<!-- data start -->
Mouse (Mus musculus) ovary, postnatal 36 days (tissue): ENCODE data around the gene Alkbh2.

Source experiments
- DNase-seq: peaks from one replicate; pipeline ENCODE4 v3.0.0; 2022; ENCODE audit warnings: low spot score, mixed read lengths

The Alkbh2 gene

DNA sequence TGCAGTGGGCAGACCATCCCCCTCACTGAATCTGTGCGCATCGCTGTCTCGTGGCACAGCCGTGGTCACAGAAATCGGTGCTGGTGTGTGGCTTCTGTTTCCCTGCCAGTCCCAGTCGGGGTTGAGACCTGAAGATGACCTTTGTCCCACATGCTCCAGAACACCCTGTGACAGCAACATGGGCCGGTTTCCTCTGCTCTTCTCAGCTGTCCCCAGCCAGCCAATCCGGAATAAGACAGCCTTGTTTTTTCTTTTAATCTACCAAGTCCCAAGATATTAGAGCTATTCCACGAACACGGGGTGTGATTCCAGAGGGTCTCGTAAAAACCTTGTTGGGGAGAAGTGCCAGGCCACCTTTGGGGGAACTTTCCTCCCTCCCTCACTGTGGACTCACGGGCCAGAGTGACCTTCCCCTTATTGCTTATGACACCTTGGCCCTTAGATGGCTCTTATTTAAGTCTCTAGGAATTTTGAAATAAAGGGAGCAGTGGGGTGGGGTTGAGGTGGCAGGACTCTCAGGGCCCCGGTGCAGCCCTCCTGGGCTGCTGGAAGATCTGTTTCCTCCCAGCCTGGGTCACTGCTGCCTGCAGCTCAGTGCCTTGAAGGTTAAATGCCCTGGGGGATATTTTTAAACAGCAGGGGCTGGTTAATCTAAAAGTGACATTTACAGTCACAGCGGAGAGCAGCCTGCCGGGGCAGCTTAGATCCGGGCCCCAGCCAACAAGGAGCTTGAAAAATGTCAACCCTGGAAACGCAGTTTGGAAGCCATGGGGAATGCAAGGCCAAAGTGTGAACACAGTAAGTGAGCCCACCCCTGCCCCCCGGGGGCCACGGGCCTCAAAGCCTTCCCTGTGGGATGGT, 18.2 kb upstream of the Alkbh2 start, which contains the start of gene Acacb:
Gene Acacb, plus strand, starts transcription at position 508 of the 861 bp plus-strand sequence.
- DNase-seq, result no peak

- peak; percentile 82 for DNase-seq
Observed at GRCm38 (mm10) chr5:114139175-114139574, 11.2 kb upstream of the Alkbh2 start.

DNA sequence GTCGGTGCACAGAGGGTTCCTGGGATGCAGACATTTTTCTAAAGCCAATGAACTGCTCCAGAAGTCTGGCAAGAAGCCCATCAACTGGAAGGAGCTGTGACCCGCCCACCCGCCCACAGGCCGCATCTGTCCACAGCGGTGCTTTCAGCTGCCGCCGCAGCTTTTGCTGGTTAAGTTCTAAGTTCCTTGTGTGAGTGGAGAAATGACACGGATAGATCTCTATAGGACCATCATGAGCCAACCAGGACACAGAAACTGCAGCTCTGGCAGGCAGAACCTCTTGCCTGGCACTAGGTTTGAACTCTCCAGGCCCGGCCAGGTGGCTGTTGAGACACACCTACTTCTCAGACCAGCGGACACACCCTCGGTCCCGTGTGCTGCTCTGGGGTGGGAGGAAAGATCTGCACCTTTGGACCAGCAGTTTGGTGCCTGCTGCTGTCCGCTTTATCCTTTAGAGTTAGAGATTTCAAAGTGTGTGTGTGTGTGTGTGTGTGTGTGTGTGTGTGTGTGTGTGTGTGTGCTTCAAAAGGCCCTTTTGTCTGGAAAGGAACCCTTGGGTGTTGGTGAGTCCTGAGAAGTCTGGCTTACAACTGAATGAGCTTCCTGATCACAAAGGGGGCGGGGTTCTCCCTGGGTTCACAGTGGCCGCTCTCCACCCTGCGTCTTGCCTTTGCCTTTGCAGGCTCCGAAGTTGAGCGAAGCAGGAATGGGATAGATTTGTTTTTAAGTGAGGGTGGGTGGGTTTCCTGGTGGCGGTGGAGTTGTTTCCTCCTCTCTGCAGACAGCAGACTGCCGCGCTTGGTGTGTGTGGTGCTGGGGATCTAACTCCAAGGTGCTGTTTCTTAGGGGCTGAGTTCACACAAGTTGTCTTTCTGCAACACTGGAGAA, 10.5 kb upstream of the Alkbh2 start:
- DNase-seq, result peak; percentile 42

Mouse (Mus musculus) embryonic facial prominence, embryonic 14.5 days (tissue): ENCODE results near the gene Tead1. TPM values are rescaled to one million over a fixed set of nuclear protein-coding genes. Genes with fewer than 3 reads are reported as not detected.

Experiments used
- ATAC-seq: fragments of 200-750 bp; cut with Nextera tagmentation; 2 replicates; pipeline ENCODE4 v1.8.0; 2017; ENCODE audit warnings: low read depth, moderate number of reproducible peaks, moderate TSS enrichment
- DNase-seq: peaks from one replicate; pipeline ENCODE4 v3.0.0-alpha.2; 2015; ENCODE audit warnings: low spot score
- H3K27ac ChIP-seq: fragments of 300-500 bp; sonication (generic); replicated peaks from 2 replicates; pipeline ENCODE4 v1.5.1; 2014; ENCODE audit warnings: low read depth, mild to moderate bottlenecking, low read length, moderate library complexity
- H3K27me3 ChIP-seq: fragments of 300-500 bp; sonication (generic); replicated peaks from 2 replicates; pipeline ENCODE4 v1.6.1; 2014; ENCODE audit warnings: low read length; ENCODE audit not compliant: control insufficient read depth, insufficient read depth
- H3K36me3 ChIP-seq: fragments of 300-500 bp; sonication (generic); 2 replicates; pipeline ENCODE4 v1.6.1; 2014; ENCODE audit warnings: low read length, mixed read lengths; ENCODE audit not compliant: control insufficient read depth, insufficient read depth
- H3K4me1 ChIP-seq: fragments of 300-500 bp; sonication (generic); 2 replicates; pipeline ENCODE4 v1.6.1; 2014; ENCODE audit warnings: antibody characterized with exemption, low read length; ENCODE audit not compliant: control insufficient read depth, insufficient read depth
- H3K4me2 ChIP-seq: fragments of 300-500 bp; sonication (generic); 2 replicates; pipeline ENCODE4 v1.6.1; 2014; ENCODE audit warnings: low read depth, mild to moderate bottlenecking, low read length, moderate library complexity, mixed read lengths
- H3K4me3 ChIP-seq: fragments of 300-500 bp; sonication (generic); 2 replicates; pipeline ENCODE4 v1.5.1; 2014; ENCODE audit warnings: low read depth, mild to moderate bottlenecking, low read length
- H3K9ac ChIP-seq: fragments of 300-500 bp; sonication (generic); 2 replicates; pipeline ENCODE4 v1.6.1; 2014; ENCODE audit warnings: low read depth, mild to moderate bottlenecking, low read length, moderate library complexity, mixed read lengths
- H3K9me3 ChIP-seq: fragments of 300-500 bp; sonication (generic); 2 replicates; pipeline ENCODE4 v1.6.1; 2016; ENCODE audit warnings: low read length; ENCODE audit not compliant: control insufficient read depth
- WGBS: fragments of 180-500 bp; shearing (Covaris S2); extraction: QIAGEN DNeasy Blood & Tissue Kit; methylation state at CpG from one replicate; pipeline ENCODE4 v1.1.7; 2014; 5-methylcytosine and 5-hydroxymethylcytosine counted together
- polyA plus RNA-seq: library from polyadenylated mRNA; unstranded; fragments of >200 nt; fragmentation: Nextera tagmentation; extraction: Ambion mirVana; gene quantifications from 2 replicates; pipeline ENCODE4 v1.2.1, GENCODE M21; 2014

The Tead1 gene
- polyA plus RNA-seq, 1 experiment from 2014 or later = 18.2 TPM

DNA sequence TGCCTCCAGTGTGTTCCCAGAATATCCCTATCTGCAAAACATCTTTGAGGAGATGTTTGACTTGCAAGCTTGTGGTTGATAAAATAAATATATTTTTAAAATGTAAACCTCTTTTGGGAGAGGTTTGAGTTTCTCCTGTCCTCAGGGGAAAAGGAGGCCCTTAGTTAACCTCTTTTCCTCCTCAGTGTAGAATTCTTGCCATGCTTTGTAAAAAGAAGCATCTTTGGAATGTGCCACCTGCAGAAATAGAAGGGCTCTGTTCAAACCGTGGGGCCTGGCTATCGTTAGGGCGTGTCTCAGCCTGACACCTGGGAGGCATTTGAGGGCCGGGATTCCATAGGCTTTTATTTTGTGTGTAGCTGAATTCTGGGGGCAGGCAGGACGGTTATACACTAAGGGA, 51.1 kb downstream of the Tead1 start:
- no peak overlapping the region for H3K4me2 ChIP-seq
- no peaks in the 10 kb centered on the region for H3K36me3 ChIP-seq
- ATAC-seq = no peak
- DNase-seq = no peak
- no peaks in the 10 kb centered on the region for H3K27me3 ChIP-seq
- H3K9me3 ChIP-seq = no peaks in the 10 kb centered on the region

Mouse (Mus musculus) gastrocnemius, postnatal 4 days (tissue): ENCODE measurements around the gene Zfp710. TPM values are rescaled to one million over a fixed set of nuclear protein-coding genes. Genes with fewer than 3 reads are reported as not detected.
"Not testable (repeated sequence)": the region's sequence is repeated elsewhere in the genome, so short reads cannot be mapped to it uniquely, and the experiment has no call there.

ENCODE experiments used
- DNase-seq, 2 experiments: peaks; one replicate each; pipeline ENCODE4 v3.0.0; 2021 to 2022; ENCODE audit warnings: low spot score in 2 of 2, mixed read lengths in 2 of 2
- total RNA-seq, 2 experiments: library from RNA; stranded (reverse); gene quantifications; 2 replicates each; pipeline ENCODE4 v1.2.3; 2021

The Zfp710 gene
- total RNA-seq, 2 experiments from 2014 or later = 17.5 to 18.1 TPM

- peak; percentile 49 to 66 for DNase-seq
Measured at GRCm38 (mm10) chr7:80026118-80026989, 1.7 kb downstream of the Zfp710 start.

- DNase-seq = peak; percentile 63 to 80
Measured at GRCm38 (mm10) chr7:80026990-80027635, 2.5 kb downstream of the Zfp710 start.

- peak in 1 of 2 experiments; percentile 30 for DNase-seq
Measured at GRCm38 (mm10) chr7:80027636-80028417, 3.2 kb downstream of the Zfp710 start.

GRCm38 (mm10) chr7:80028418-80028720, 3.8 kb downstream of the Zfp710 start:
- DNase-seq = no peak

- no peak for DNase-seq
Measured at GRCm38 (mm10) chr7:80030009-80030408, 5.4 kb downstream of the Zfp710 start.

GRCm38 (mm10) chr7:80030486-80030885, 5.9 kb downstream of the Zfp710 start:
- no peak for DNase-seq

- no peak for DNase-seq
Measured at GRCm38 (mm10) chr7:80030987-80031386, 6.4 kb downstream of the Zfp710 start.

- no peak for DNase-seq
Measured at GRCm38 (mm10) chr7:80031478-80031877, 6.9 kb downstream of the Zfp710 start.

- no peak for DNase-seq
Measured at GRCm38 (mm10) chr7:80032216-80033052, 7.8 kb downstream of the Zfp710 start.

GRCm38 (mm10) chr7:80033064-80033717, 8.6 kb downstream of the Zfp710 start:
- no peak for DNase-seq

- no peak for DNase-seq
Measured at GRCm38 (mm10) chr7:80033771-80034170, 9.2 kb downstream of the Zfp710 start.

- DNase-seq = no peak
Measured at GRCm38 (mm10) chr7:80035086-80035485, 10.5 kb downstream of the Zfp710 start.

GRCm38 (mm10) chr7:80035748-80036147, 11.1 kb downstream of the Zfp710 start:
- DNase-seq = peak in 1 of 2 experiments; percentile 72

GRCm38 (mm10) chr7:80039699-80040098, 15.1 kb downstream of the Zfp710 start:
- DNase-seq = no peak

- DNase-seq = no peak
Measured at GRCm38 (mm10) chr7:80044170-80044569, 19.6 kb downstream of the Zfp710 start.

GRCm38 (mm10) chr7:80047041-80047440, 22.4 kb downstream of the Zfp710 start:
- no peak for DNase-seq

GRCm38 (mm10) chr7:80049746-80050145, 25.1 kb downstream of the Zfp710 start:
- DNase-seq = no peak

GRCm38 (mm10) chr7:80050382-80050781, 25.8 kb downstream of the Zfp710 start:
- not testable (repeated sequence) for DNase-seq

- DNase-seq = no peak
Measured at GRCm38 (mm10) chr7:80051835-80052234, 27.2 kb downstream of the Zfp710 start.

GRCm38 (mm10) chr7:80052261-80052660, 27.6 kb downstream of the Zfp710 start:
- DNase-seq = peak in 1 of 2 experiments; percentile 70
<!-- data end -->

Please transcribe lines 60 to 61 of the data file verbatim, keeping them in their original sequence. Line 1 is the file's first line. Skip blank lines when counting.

GRCm38 (mm10) chr7:80033064-80033717, 8.6 kb downstream of the Zfp710 start:
- no peak for DNase-seq